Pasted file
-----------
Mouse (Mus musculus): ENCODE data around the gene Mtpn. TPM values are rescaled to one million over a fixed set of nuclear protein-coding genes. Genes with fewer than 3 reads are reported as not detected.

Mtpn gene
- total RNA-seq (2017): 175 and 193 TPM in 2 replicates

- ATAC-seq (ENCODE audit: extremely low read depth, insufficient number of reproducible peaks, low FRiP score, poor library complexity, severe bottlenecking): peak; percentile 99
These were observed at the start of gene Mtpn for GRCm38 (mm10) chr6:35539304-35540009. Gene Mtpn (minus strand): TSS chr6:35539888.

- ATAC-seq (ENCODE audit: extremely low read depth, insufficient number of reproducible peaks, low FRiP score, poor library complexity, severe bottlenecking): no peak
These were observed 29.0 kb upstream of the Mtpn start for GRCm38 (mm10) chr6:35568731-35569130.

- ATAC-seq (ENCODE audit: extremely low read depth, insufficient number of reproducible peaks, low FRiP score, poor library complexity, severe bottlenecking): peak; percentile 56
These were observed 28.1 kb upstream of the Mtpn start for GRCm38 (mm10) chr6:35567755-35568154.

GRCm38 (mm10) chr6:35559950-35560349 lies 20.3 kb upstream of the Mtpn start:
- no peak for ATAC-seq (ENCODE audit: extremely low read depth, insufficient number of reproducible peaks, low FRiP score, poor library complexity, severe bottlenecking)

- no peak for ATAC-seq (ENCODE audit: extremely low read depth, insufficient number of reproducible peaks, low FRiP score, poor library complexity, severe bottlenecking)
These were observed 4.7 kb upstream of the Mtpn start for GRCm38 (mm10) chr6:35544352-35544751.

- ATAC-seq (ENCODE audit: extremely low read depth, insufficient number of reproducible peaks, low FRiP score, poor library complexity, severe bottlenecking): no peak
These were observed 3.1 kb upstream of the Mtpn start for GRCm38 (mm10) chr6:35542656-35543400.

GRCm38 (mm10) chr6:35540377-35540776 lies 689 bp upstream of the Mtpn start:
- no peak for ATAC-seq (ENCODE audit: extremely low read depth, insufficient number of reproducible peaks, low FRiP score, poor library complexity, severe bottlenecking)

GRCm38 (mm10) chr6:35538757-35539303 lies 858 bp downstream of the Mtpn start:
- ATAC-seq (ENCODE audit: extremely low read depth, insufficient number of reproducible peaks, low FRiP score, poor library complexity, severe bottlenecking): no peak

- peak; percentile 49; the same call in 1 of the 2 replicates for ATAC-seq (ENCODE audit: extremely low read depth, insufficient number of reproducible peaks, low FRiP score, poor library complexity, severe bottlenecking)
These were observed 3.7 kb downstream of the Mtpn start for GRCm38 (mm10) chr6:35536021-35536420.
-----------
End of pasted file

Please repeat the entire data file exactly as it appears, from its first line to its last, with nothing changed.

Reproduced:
Mouse (Mus musculus): ENCODE data around the gene Mtpn. TPM values are rescaled to one million over a fixed set of nuclear protein-coding genes. Genes with fewer than 3 reads are reported as not detected.

Mtpn gene
- total RNA-seq (2017): 175 and 193 TPM in 2 replicates

- ATAC-seq (ENCODE audit: extremely low read depth, insufficient number of reproducible peaks, low FRiP score, poor library complexity, severe bottlenecking): peak; percentile 99
These were observed at the start of gene Mtpn for GRCm38 (mm10) chr6:35539304-35540009. Gene Mtpn (minus strand): TSS chr6:35539888.

- ATAC-seq (ENCODE audit: extremely low read depth, insufficient number of reproducible peaks, low FRiP score, poor library complexity, severe bottlenecking): no peak
These were observed 29.0 kb upstream of the Mtpn start for GRCm38 (mm10) chr6:35568731-35569130.

- ATAC-seq (ENCODE audit: extremely low read depth, insufficient number of reproducible peaks, low FRiP score, poor library complexity, severe bottlenecking): peak; percentile 56
These were observed 28.1 kb upstream of the Mtpn start for GRCm38 (mm10) chr6:35567755-35568154.

GRCm38 (mm10) chr6:35559950-35560349 lies 20.3 kb upstream of the Mtpn start:
- no peak for ATAC-seq (ENCODE audit: extremely low read depth, insufficient number of reproducible peaks, low FRiP score, poor library complexity, severe bottlenecking)

- no peak for ATAC-seq (ENCODE audit: extremely low read depth, insufficient number of reproducible peaks, low FRiP score, poor library complexity, severe bottlenecking)
These were observed 4.7 kb upstream of the Mtpn start for GRCm38 (mm10) chr6:35544352-35544751.

- ATAC-seq (ENCODE audit: extremely low read depth, insufficient number of reproducible peaks, low FRiP score, poor library complexity, severe bottlenecking): no peak
These were observed 3.1 kb upstream of the Mtpn start for GRCm38 (mm10) chr6:35542656-35543400.

GRCm38 (mm10) chr6:35540377-35540776 lies 689 bp upstream of the Mtpn start:
- no peak for ATAC-seq (ENCODE audit: extremely low read depth, insufficient number of reproducible peaks, low FRiP score, poor library complexity, severe bottlenecking)

GRCm38 (mm10) chr6:35538757-35539303 lies 858 bp downstream of the Mtpn start:
- ATAC-seq (ENCODE audit: extremely low read depth, insufficient number of reproducible peaks, low FRiP score, poor library complexity, severe bottlenecking): no peak

- peak; percentile 49; the same call in 1 of the 2 replicates for ATAC-seq (ENCODE audit: extremely low read depth, insufficient number of reproducible peaks, low FRiP score, poor library complexity, severe bottlenecking)
These were observed 3.7 kb downstream of the Mtpn start for GRCm38 (mm10) chr6:35536021-35536420.